OK, after spending 10 minutes choosing the correct and light sound background of this article, I’ve finally created a small playlist and it is time to write. No edits, no second thoughts. It has been forever since I wanted to sit down and write my thoughts on… what I think is going on in the music world nowadays. I have no professional knowledge, nor claim my thoughts are an exact representation of the reality. However, I think I’ve been involved with music in one form or another for some time and I thought to give a try and express the chaotic madness in my head in a written form. That being said, let’s see what would actually turn out at the end. I hope you enjoy the music and the few words below!
Time-travel In The Music Industry
It comes to no surprise that upon being asked “What’s the future of music industry?”, different people would give quite polar answers. Some (I reckon people involved directly with major record labels) still very passionate insist on chasing harshly all illegal downloads. Yep, that kind of people who if ruled the world you and me probably would end up in jail. There are others, who stress on the importance of sharing your music to as many people possible and hoping to reach/touch those music fans, who would pay merch, go to concerts. Even donate, when necessary. The truth is that nowadays, there are so many talented young and upcoming artists who share their music for free that…well, even if I could afford paying for the new album by some famous band backed up a major label, I often would rather sticking to the aforementioned upcoming musicians and do whatever I can to help them spread the word.
A quick jump back in time. Back then where the word digital simply didn’t exist and music wasn’t… recorded. Music was played live and that was the music industry for our ancestor. No tapes, VHS, CDs, vinyls. No *.mp3s, *wav, *.flac. Simply live music.
With the obvious absence of iTunes store, beatport, bandcamp etc. these guys had to survive somehow, right? Now whether we speak about street buskers, traveling musicians or notorious composers from the Baroque/Classical/Romantic era (i.e. J.S. Bach), the model was pretty clear and straightforward. The community funded the musicians. There was no middle man. It was a simple patronage. Then again, the industry in those times hasn’t been saturated with the diversity, release intensity and general opportunities which started happening in 20th century.
Recorded Music Revolution
One of the most important milestones for the industry is the recorded music (physical copies). I’ve read on a few occasions people defining recorded music as a “second hand” music and preaching how listening to your playlists could never tap the magnificence of a live performance. Now, that is partially true. However, the ability to “move” your favourite sounds anywhere and anytime is something I personally find valuable. There are a lot of genres/artists I would rather listen by myself on a mountain top rather than being in a crowd. In that line of thought, unfortunately for many people in the business, the implicit value of these recorded properties eventually fell down. Why is that? Well, because it was lying in the scarcity of its distribution. Something, which was completely abolished with the digital revolution and the evolution of “The Cloud”. Of course I think this is just one of the drives behind the ongoing change in the industry. I also think a lot of people nowadays simply oppose the major companies, the well-known players in the business. I guess for many fans, being independent/small is appealing. Just a feeling…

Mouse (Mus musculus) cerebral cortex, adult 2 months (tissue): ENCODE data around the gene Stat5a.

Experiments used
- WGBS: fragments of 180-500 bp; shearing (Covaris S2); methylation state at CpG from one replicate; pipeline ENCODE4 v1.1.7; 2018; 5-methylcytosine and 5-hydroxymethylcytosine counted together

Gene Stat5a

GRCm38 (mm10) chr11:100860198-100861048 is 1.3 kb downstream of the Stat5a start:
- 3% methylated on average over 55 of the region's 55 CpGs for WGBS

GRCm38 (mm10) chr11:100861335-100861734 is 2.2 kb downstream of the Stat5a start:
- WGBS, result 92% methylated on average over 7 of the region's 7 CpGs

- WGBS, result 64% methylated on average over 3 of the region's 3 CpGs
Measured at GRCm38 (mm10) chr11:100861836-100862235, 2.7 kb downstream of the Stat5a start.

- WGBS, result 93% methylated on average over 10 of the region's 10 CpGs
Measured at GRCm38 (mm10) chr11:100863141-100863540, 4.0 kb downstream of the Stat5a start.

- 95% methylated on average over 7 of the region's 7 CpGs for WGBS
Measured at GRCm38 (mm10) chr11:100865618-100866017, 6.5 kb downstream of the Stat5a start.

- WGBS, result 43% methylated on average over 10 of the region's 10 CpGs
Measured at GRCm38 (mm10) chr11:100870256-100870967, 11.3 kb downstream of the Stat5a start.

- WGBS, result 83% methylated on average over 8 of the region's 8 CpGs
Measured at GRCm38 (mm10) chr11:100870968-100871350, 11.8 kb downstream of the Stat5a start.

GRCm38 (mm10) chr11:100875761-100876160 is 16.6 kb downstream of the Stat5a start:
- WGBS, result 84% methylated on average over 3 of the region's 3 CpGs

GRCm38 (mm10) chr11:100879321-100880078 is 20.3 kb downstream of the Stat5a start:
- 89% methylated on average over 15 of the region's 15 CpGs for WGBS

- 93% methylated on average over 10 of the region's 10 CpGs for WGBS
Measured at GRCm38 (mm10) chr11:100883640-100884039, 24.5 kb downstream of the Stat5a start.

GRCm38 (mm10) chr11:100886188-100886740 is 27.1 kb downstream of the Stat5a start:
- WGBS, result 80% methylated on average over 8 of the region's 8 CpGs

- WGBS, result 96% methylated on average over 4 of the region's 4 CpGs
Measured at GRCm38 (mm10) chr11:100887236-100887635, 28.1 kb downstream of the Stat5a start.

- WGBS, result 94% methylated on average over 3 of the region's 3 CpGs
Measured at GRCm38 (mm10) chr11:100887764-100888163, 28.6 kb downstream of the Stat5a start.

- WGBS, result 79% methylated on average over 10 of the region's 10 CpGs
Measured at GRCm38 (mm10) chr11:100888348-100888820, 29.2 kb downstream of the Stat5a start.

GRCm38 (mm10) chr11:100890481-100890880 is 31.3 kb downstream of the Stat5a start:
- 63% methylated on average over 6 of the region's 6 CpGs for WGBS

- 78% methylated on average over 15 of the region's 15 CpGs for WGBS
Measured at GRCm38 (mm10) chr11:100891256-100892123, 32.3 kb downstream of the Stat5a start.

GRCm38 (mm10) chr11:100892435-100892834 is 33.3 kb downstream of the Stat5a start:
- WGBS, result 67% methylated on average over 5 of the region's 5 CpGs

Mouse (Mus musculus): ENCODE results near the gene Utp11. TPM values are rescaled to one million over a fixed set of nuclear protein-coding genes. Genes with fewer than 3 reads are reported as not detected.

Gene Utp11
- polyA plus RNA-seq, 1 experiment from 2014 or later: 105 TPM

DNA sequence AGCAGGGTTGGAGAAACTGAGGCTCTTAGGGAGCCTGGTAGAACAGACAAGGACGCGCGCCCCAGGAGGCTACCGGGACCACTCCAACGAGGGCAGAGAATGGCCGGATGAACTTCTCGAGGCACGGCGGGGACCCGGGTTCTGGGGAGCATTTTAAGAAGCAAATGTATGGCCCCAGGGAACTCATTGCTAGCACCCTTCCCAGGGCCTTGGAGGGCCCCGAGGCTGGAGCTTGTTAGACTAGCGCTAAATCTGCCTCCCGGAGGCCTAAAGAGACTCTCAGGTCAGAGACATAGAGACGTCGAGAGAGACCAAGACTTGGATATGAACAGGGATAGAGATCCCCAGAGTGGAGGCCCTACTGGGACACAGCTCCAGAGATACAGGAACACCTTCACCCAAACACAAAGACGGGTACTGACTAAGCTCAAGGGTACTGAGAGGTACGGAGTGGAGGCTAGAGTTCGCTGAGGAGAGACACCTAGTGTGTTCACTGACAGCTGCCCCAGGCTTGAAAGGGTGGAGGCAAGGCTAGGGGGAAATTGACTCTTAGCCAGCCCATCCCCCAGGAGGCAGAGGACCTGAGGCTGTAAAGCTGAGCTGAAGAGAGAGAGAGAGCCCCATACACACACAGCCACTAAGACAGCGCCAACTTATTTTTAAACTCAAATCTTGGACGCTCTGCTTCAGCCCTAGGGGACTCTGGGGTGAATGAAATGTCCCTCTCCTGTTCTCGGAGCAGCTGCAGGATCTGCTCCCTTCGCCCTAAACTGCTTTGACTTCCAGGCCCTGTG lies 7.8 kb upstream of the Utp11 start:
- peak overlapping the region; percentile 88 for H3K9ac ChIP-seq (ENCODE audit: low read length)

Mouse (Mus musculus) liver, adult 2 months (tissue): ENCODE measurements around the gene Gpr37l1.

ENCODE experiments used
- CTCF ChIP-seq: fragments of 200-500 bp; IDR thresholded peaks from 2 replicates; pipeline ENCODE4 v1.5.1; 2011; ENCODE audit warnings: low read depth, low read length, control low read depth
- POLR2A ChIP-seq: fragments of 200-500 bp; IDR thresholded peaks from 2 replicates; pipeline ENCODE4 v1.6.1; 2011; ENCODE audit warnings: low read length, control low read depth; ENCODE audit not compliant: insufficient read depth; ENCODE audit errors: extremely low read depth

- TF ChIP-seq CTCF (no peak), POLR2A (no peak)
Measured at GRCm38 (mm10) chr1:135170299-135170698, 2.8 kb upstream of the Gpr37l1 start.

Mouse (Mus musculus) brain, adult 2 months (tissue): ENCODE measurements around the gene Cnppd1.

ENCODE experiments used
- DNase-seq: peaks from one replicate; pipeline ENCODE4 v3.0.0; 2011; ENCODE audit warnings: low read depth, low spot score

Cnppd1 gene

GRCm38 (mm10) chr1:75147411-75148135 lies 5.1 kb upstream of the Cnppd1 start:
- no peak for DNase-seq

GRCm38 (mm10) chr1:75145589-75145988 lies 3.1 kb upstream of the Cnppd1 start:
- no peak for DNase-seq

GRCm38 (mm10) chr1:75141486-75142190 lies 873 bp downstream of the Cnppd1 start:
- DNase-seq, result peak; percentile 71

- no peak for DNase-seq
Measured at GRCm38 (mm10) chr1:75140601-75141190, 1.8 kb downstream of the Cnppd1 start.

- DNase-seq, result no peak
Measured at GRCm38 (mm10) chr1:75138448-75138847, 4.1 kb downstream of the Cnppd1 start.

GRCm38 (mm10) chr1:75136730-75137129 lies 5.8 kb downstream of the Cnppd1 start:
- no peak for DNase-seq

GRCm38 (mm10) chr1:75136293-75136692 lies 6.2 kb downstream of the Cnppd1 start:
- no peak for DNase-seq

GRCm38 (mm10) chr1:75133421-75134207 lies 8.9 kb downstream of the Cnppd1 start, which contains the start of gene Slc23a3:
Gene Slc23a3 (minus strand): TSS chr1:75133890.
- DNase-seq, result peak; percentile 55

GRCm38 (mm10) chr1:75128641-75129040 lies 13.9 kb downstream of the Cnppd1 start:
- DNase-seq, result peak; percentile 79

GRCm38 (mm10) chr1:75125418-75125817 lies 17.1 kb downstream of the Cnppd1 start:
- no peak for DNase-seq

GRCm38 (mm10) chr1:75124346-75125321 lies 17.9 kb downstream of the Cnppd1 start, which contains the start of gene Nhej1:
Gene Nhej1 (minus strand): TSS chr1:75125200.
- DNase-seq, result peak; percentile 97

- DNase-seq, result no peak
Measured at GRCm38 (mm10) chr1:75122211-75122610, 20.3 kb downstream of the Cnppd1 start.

So, backed up by the community. The already popular option for crowd-funding seems a definitely viable option for artists.
Crowdfunding (alternately crowd financing, equity crowdfunding, crowd-sourced fundraising) is the collective effort of individuals who network and pool their money, usually via the Internet, to support efforts initiated by other people or organizations
Being part of the creation of the album, I think this is something a true fan of the band would definitely appreciate. Many of the perks offered are beyond cool. For example, the Canadians Protest The Hero, not only gathered 3x times more money than they initially wanted, but gained additional attention and lots of new fans, after sharing this funny video. Also, the perks – great fun – “Pizza Party At Tim’s House” or singing on the album itself.
Because of the whole Internet thingie, artists nowadays have much more control and paths to take on regarding how to reach fans. Platforms such as Soundcloud and bandcamp, the vast majority of music websites and blogs – they are here to bridge artists with the right “crowd“. What is next? I guess if there is a chemistry between both, a lot of artists would be able, just like centuries ago, to be funded and supported directly from the fans (the ones really touched by their music). There’s one thing I know – if music evokes any kind of emotions in me, I do whatever I can in order to help to the artist grow. Not always in terms of financial growth, but populity, support and these kind of stuff.
Haha, when I first saw this image on Reddit, I simply laughed my ass off.
I think the chaos in the article is still manageable, but I am afraid if I keep on writing, it would really mess your Sunday night. There would definitely be part 2 way further in the future. Perhaps with a slight take on the more marketing side of things. For now, if you want to discuss anything related to the topic, drop a comment or a message.
Cheers and I hope you enjoyed the ongoing sounds.